Spectacular streams too 🙂

    June 16, 2012 at 2:34 pm

  12. Maybe it’s common to all of us little boys..something that strikes an inner chord of curiosity and amazement at once. I think you are correct, as well, Finn…we would be in quite a mess if nothing ever died…and I like your words about it being an exquisitely elegant solution to that mess….

    June 16, 2012 at 6:25 pm

  13. Chiming in again late, as usual lately, Scott, but I’d like to add my compliments on a very nice post and your pholosophical circle of life musings. Many of us would be much better off if we’d take the time to take a step back from the “normal” routine and spend some time on the contemplation of our–and all other living beings’–place in the larger picture.

    As an item of possible added interest, I believe that what you’ve found there is the remains of a young moose, judging from the piece of antler in photo #6. If you’re interested, I’m pretty confident in the following ID: Photo 4 (“Bone and Leaves”) — probably a scapula, or shoulderblade. Photo 5 — tibia (shin bone) on the left and part of the pelvis on the right. Photo 6 — antler at the upper left and sacrum (a fusion of the four vertebrae that form the junction between the main spinal column and the bones of the tail and help to connect the two halves of the pelvis). Photo 7 — another angle on the sacrum. I’m mildly tempted to add that the youngster had a limp in his left hind leg and a couple of ticks behind his right ear, but i wouldn’t want to push my credulity.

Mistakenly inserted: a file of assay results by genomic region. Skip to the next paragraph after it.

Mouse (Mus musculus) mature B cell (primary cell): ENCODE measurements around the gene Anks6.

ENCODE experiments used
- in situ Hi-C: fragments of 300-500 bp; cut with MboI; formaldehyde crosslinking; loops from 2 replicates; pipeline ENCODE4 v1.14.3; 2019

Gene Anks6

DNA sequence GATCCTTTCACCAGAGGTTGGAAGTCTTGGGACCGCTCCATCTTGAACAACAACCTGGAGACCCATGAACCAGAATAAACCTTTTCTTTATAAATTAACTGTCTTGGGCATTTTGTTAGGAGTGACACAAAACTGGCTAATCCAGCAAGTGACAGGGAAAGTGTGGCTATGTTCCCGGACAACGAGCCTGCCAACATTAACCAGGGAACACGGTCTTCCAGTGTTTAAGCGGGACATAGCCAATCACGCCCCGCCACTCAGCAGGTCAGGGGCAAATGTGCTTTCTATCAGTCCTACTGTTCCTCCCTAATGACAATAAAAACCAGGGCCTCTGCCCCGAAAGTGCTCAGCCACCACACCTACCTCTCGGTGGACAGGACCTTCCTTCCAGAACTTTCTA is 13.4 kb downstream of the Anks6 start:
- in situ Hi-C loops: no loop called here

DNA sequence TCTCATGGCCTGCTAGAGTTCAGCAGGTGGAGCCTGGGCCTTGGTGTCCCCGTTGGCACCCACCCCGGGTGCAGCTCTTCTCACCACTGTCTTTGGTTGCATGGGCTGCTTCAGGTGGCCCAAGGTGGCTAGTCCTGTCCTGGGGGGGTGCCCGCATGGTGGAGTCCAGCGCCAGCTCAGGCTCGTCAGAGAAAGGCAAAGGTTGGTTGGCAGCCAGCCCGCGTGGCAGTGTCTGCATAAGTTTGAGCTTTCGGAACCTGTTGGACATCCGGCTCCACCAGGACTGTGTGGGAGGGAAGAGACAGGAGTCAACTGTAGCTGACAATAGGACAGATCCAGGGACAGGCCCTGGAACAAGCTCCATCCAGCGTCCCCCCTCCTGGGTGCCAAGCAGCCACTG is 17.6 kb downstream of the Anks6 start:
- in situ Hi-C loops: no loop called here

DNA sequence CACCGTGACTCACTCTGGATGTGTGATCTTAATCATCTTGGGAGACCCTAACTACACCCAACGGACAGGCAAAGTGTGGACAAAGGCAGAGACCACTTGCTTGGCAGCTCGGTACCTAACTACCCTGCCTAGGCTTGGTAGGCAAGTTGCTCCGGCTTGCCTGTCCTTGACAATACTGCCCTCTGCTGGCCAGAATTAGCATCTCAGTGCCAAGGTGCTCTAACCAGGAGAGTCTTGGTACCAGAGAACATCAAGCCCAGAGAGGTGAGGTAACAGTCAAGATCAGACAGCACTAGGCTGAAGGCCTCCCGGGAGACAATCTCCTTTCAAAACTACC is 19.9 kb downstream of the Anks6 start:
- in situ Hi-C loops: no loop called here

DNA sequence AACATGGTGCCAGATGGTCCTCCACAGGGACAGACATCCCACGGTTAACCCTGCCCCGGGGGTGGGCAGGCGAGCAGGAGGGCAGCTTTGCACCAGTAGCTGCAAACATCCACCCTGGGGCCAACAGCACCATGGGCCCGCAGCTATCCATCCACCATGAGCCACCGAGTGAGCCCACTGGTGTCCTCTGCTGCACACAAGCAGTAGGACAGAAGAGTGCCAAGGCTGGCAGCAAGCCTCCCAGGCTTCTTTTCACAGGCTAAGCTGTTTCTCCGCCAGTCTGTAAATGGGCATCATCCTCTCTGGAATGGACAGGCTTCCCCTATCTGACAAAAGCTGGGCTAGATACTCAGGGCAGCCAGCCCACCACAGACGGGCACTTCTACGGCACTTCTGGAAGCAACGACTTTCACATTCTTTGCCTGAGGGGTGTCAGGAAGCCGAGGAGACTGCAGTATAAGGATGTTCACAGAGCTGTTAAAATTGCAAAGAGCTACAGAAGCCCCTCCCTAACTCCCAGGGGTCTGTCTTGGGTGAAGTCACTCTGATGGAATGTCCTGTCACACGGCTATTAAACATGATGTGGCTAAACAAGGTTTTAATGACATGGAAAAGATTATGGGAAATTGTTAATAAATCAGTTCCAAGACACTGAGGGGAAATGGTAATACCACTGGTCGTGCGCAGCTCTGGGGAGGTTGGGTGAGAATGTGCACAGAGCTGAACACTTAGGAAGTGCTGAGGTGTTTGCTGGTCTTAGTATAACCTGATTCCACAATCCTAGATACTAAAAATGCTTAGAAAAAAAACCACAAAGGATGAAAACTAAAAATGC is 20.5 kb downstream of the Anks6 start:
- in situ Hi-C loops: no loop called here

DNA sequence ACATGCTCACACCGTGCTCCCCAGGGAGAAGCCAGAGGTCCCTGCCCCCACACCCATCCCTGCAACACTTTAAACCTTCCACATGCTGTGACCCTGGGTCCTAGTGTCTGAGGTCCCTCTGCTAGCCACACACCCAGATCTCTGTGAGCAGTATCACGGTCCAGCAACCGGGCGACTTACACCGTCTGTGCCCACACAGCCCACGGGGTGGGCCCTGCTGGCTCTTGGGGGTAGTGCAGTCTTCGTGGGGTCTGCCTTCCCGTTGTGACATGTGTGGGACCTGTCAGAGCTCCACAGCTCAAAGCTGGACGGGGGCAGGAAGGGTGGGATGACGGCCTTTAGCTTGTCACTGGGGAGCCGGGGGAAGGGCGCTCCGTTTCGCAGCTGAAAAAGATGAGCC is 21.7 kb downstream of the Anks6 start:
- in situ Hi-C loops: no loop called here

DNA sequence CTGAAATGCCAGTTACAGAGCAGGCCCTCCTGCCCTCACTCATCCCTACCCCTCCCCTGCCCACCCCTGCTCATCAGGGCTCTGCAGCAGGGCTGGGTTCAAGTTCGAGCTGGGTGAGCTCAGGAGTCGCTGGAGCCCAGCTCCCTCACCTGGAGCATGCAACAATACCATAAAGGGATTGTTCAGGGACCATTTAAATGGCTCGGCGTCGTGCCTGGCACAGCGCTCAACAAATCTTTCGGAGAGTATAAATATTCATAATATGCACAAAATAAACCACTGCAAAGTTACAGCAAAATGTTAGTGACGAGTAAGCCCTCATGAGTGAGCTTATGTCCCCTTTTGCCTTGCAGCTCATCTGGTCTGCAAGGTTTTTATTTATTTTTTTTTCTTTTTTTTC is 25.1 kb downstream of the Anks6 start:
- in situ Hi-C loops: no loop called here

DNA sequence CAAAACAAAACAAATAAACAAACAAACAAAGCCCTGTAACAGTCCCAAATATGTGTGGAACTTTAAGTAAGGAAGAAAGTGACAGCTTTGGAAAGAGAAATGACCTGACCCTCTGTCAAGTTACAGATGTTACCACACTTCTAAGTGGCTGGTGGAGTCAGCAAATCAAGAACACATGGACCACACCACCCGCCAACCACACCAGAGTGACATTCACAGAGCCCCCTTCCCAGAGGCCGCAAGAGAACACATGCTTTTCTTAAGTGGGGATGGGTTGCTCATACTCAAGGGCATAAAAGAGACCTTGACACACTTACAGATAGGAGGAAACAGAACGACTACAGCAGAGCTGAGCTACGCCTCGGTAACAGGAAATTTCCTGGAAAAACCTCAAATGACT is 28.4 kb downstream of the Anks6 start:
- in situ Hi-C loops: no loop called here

June 19, 2012 at 8:29 pm

  14. Hello, Gary…thank you for being here, truly…and late is never a problem…especially with the wonderful contribution to the post that you provided tonight. I do agree that many of us would be much better-off if we’d take that step back and really look at things from the broader perspective. I enjoy sharing that view with you.

    And about the skeletal remains, I have to admit that I didn’t take as much time out there in the woods to study them as I wish I had. I have spent several minutes at a time here on the post looking and looking at some of the shots and wondering if that wasn’t the base of an antler. I have seen mule deer skeletons and antlers in my time in Colorado, and these were definitely a bit different. Thank you for your expert ID of all of the bones…I was only certain of the coccyx and scapula, and moderately certain of the tibia…but it is beyond even my imagination how one might have known about the ticks and limp in his left hind leg…you are truly a wonder. 😉

    Thank you again.

    June 19, 2012 at 9:32 pm